I have a QuestionHi Doug -
My name is EJ and I found your website searching for a solution to a situation I haven't encountered installing fire alarms.
I have an auditorium that needs to have the sound shut down when the fire alarm is activated. The sound board or DSP (Digital Signal Processing) has an emergency input that I can connect to, but the prints are engineered to use the SLC loop to shut it down.
The problem is, the DSP needs 2-24 volts sent to it to shut it down.
How would this work with an SLC circuit? I think I need to use a NAC circuit to send voltage when in alarm.
Any help you could provide would be GREAT!!!!
First off, remember that the Signaling Line Circuit (SLC) is basically an extension of the Central Processing Unit in the Fire Alarm Control Panel. By itself, it does not detect fires or switch anything on or off. Instead, input modules on the SLC interpret the signals from a detector into the data sent on the SLC, and output modules interpret the data on the SLC to open or close control relay contacts.
Control relays, by themselves, do not provide any voltage or power. However, the relays can be used to switch on or off power like a light switch turns on and off power to a light bulb.
Source of PowerTo supply the 2 to 24 Volts DC for the sound board, you need power from somewhere. The trouble is this is a Life Safety Fire Alarm System being used to turn off the sound in the auditorium.
That means that the source of this 2 to 24 VDC has to be provided by a Fire Rated power supply that is monitored for trouble by the Fire Alarm Control Panel (FACP). This could be power from the FACP itself, a horn and strobe power supply for a Notification Appliance Circuit (NAC), or a Fire Rated Auxiliary Power Supply.
Using an input module, the voltage at the control relay that is installed by the sound board for sound shutdown also has to be monitored to make sure the power doesn't get disconnected or turned off.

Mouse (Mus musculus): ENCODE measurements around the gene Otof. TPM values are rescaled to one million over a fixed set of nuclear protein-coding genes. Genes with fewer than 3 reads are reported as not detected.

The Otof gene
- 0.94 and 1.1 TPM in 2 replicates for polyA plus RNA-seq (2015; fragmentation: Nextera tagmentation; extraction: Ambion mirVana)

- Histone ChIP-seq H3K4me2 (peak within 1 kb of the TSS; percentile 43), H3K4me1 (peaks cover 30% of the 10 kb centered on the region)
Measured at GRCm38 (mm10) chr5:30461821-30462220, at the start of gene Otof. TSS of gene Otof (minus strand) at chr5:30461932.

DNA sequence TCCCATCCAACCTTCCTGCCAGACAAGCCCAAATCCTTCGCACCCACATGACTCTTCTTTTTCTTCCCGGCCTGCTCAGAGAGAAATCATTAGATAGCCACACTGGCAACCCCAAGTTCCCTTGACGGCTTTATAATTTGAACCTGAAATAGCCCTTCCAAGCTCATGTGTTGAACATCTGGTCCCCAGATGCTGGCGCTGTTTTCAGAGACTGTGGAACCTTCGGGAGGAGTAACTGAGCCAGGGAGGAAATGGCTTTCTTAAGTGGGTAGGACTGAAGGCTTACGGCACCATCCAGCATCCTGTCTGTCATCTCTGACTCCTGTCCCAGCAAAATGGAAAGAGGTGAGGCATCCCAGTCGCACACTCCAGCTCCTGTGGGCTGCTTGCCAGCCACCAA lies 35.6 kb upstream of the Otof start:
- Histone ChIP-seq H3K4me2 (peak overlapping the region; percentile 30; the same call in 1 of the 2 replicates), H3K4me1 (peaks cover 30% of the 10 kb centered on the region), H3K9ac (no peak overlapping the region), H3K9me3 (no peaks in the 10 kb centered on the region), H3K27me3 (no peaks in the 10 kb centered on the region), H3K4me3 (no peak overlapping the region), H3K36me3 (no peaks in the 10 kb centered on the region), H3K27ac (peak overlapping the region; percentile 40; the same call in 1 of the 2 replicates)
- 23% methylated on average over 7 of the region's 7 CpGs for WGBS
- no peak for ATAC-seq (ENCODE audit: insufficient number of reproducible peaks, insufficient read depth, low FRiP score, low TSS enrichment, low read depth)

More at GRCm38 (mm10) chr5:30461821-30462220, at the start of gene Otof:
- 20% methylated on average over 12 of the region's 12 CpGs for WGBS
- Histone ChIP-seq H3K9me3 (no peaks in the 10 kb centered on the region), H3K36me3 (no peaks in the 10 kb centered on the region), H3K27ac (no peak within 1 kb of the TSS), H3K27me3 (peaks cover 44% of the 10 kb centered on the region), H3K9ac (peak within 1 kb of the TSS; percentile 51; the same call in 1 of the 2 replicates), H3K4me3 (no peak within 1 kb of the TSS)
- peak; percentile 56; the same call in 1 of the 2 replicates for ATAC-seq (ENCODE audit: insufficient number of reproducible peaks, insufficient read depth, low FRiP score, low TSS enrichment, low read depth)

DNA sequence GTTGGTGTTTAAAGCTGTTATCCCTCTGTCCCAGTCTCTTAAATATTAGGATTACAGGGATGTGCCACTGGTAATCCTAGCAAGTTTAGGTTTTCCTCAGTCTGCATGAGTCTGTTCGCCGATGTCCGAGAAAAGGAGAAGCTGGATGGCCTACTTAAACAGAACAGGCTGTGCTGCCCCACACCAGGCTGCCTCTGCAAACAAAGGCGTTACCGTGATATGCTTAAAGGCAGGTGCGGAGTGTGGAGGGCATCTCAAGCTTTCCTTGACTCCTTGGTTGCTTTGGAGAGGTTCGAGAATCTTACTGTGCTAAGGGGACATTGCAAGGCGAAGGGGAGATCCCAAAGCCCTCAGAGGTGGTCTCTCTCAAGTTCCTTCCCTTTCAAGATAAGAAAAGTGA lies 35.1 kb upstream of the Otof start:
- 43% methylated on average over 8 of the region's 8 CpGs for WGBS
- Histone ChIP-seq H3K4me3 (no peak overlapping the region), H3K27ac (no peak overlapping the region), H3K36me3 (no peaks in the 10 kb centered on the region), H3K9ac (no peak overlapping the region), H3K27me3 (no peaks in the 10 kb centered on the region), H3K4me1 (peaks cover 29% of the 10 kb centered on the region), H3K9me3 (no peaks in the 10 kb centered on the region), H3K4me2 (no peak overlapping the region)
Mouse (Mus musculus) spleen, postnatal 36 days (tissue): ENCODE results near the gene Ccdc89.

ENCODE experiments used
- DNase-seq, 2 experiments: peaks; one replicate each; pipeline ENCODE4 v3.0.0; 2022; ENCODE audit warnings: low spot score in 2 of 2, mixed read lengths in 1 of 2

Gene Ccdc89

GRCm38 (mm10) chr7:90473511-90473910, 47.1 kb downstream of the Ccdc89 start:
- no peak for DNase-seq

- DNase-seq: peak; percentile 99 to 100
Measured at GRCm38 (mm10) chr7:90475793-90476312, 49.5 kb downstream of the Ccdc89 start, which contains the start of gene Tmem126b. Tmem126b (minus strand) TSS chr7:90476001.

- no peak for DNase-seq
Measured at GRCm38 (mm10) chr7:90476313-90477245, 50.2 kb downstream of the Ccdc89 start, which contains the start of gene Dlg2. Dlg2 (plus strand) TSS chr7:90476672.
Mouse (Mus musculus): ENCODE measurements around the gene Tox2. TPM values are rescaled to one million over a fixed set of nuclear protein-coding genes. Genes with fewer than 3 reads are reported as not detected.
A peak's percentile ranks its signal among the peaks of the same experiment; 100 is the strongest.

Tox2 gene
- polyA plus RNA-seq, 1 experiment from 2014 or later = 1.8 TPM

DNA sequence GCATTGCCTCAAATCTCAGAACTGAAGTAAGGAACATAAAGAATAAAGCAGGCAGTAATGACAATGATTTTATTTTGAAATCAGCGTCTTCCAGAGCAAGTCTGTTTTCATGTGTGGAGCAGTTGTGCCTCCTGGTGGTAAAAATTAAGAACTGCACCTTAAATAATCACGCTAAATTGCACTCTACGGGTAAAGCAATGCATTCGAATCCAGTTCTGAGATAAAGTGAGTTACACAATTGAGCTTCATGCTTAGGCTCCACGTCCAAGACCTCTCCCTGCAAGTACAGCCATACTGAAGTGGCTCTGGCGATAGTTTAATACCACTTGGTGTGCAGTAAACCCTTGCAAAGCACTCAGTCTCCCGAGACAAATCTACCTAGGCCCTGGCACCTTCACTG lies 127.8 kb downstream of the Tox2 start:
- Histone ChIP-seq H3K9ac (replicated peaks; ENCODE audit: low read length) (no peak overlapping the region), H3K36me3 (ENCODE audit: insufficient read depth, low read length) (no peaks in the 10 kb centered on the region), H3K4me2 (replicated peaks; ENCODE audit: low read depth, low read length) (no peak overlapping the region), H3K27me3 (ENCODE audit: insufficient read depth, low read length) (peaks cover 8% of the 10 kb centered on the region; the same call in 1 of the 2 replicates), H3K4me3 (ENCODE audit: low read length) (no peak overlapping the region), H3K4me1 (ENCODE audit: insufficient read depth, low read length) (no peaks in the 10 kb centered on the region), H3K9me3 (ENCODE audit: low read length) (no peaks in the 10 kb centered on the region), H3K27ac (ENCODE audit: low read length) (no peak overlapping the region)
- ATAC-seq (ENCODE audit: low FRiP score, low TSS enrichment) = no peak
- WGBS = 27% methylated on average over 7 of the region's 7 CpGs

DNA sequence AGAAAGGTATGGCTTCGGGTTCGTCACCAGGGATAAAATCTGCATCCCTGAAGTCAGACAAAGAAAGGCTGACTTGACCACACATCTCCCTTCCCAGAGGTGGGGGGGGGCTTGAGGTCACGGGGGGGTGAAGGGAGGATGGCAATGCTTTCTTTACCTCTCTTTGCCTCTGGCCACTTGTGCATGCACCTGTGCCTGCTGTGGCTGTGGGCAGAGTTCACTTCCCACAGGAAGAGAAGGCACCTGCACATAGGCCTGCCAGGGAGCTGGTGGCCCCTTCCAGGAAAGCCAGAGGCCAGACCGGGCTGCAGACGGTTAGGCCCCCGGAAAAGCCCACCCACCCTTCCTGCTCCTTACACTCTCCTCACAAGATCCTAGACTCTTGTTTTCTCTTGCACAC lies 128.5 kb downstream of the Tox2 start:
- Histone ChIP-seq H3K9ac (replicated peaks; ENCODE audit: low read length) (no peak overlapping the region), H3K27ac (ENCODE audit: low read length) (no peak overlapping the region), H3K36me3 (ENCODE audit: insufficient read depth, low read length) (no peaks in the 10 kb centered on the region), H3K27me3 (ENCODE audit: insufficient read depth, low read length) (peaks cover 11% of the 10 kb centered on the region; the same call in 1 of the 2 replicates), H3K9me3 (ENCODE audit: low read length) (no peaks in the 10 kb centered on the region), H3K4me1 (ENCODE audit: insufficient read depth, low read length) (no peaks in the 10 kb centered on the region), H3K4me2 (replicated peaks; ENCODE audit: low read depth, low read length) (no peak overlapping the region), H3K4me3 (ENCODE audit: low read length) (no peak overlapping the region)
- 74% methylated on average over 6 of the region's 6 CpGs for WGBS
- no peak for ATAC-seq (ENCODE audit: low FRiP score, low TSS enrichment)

As a power source for the shutdown, the best thing to use is the auxiliary power supply output terminals on the Fire Alarm Control Panel. Second choice would be the auxiliary power supply output terminals on the Booster Power Supply (or Signal Power Expander, or whatever the manufacturer calls the box that provides extra power to the Notification Appliance Circuit of NAC).
However, if the wires are already buried in the walls and ceilings, and an extra power supply wire can't be run all the way from the Fire Alarm Control Panel, a fire rated 12 or 24 volt, battery backed up power supply will have to be installed.
One thing about the added fire rated power supply. Don't forget to us an input module on the SLC to monitor the trouble contacts on the added power supply. That way if anything happens like a battery going bad, the troubles on the power supply can be sent back to the Fire Alarm Control Panel, and then the problem can be fixed.
Notification Appliance Circuit (NAC)The NAC is a bad choice for the sound shutdown signal because connecting the sound system shutdown to the Notification Appliance Circuit (NAC) destroys the Class B or Class A status of the horn and strobe (NAC) circuit.
If there is a fire and the fire alarm panel is silenced but not reset, another problem is that using the NAC as a signal source will allow the auditorium sound control board to automatically reactivate the normal sound reinforcement. This could indicate to those on stage and those in the audience that everything is OK, when it's not.
Service After the SaleAlso keep in mind, to the technicians working on the system at a later time, your using the NAC as sound shutdown signal source won't be intuitive. For many years to come, fire alarm service technicians may be calling on you to help them figure out problems with sound shutdown.
Ok thanks so much for the valuable info you have sent me!! I really appreciate it!! I plan on furthering my education on fire alarm and get my NICET!! Now I just need to start looking on how to get the study material for that!!
Have a great rest of your weekend!!
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